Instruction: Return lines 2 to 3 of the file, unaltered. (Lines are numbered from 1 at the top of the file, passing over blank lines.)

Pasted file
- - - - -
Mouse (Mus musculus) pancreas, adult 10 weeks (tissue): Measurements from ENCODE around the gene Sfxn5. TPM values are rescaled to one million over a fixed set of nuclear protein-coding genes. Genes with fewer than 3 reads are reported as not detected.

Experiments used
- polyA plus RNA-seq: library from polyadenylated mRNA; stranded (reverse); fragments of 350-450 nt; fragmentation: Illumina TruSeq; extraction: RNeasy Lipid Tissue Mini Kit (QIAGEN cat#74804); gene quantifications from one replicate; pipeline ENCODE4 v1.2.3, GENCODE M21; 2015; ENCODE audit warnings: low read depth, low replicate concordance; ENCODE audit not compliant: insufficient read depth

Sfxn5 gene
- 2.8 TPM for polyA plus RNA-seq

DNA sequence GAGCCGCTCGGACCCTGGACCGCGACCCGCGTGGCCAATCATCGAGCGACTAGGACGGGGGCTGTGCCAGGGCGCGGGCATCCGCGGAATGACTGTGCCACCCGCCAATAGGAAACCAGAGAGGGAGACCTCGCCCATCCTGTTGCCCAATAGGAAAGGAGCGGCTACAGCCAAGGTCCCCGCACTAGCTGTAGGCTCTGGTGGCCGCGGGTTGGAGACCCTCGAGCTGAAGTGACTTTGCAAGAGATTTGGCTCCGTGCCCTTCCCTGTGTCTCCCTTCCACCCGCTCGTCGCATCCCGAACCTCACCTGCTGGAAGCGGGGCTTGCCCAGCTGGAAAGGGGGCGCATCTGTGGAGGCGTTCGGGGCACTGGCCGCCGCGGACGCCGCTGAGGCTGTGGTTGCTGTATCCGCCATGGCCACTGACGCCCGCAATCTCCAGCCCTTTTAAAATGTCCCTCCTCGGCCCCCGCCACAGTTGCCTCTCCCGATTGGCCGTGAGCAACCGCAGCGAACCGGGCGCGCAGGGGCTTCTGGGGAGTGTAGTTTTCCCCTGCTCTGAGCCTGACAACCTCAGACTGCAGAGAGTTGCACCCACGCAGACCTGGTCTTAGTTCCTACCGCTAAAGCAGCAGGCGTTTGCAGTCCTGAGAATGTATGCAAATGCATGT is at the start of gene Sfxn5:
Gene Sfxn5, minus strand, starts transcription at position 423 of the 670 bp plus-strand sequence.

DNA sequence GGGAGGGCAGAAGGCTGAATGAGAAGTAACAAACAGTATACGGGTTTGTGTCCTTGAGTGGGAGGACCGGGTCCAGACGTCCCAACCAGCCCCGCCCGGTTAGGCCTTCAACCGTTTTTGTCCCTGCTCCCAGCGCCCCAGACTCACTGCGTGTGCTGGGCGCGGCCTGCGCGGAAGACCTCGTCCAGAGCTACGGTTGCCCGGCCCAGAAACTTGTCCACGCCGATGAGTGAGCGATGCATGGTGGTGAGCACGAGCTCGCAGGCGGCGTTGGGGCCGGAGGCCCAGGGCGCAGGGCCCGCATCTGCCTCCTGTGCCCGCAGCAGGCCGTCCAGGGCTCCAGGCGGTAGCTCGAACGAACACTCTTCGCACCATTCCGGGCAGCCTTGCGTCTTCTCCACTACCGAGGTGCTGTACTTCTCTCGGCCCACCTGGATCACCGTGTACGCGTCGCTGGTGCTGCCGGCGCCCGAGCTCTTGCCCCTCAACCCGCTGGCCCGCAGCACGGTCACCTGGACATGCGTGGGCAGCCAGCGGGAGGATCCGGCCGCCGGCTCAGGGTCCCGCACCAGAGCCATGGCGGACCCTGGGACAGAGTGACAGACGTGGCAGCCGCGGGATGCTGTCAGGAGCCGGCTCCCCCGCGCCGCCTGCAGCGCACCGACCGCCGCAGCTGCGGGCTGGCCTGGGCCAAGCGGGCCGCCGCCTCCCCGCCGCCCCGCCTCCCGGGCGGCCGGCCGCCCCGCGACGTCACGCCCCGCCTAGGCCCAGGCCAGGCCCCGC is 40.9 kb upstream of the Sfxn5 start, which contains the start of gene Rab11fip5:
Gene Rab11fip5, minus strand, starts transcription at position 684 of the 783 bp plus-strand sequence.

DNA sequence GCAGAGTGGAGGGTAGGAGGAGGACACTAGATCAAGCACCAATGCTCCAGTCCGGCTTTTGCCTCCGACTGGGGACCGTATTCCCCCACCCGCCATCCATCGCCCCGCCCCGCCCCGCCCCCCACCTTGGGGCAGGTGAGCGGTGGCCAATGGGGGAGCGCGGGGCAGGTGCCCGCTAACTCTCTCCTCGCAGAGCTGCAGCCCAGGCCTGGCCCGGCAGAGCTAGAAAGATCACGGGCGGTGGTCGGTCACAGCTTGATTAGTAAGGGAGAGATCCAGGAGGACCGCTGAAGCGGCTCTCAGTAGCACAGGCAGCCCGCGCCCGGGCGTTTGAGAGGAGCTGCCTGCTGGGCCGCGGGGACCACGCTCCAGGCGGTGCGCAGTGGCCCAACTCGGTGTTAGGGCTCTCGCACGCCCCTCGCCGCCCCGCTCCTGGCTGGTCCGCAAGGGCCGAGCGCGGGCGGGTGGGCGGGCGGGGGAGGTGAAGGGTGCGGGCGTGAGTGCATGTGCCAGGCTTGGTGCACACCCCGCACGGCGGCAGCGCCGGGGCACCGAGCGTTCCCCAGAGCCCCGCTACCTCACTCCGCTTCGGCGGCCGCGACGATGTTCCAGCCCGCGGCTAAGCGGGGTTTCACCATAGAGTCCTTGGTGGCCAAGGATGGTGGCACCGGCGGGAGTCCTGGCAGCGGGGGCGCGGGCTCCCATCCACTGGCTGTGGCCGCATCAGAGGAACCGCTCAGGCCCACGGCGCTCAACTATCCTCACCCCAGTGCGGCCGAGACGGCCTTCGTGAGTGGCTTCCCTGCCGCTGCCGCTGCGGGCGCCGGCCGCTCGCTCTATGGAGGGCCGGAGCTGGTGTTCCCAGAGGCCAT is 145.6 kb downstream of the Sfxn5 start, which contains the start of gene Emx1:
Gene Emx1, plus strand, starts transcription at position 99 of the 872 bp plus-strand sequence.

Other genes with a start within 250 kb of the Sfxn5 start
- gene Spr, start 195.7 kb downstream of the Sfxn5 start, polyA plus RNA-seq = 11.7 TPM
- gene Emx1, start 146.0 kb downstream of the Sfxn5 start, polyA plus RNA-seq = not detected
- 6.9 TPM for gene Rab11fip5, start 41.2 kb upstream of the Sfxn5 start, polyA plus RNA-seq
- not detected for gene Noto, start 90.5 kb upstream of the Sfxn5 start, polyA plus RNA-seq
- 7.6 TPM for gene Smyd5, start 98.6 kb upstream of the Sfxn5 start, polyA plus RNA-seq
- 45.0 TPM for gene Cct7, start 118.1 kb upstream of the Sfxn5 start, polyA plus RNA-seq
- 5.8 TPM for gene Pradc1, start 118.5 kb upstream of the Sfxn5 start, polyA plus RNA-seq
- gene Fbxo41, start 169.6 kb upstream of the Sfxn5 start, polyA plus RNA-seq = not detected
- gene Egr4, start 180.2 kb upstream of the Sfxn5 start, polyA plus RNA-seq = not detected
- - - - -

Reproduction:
Experiments used
- polyA plus RNA-seq: library from polyadenylated mRNA; stranded (reverse); fragments of 350-450 nt; fragmentation: Illumina TruSeq; extraction: RNeasy Lipid Tissue Mini Kit (QIAGEN cat#74804); gene quantifications from one replicate; pipeline ENCODE4 v1.2.3, GENCODE M21; 2015; ENCODE audit warnings: low read depth, low replicate concordance; ENCODE audit not compliant: insufficient read depth